Scott Dixon has played down his individual contribution to Chip Ganassi Racing's victory on the 2015 Rolex 24 at Daytona despite turning over a deficit to the leading Wayne Taylor Racing during a long final stint.

Sharing his car with fellow IndyCar driver Tony Kanaan, as well as NASCAR standouts Kyle Larson and Jamie McMurry, the New Zealander embarked on a lengthy three hour stint at the end of the race to bring the #02 Ford-powered machine further in contention.

Prior to that the car had enjoyed a fairly trouble-free run, save for a front-splitter change during the first third of the race, and remained on the lead lap throughout as issues afflicted those around it.

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Running behind the Wayne Taylor Racing car as the race entered its latter stages, Dixon's pace and a strong penultimate pit-stop made the difference as he leapfrogged with just an hour remaining.

From here, Dixon maintained the gap to Jordan Taylor and though a late caution period set the stage for a grandstand sprint over the final seven minutes, the Kiwi remained unflustered to complete a historic sixth win for the Chip Ganassi set-up.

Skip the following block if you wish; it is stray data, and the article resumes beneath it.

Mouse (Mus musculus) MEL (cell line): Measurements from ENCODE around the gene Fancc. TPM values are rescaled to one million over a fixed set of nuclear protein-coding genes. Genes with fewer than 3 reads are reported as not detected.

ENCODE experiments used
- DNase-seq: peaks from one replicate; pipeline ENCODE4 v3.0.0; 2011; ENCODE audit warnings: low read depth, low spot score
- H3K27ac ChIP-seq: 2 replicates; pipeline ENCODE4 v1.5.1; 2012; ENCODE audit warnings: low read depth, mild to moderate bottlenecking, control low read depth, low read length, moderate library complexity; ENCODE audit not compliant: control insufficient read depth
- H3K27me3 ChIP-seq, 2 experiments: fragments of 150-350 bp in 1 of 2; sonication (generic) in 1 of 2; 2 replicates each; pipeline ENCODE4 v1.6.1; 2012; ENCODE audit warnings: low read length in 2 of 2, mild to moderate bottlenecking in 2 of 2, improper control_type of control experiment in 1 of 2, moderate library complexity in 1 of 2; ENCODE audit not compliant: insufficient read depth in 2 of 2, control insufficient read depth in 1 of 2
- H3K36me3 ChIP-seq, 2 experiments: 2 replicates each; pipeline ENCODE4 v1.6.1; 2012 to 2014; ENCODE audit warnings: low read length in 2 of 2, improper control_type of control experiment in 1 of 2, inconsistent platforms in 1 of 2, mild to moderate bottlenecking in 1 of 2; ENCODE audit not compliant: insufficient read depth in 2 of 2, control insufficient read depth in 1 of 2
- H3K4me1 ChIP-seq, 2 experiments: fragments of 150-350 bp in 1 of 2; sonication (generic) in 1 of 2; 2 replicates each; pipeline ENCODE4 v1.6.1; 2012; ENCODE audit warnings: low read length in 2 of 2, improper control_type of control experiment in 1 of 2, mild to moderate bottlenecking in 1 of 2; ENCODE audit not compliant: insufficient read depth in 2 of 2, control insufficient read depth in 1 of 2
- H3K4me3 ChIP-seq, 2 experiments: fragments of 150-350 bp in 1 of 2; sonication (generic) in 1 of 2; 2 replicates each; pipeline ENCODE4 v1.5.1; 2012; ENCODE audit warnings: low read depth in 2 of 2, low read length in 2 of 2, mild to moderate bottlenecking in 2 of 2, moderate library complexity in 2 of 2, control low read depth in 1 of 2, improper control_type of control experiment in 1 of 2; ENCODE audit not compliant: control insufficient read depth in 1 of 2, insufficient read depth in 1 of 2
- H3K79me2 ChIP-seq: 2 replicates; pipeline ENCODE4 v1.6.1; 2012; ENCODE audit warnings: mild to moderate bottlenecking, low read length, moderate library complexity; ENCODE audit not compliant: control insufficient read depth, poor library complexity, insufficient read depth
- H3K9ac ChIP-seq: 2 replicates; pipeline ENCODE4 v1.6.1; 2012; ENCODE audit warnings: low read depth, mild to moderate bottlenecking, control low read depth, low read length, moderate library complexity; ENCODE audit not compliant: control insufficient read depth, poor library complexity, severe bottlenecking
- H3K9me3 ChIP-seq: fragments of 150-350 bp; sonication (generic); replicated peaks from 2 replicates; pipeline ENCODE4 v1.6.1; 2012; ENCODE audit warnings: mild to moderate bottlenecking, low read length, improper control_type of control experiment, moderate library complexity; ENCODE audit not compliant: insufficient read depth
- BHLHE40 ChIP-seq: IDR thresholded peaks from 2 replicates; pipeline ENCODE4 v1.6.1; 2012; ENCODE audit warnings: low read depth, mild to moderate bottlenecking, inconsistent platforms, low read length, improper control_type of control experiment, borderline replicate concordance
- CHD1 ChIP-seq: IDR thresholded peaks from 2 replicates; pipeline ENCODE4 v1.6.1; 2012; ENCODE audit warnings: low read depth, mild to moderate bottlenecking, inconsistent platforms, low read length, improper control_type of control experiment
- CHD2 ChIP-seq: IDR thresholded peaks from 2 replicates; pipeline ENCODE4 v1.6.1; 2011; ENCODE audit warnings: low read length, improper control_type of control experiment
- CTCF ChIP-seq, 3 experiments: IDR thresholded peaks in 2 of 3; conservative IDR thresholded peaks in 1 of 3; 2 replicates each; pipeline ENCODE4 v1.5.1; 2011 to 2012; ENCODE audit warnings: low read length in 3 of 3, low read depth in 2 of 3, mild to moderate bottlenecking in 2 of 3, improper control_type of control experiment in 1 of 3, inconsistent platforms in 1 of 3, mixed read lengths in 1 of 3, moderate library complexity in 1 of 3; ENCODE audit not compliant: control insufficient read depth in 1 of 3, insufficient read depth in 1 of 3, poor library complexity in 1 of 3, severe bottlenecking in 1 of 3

His second Rolex 24 victory - but a first for his three team-mates - though Dixon was credited with hauling the car into contention, he insists his role during the closing stages should not overshadow that of his counterparts, particularly NASCAR's McMurry and Larson.

"I can't emphasise how big of a team effort it is," he said. "It's not one person that ever wins this race. It's everybody involved and this weekend everybody on the #02 team did their best job and that was good enough to get victory.

"I feel the load as much as any of these guys. We want to do the best that we can. Everybody feels the load and maybe even more so for Kyle and Jamie because it's so far different from what they're used to, whether it's hitting the pit speed limit of electronics. It's so different to what they're used to that they probably feel a lot more pressure than we do.

"We all have our own racing styles and different series and things like that, but pressure is what you make of it, and as long as you get out of the car and you know you've done the best that you could, you should be happy with that."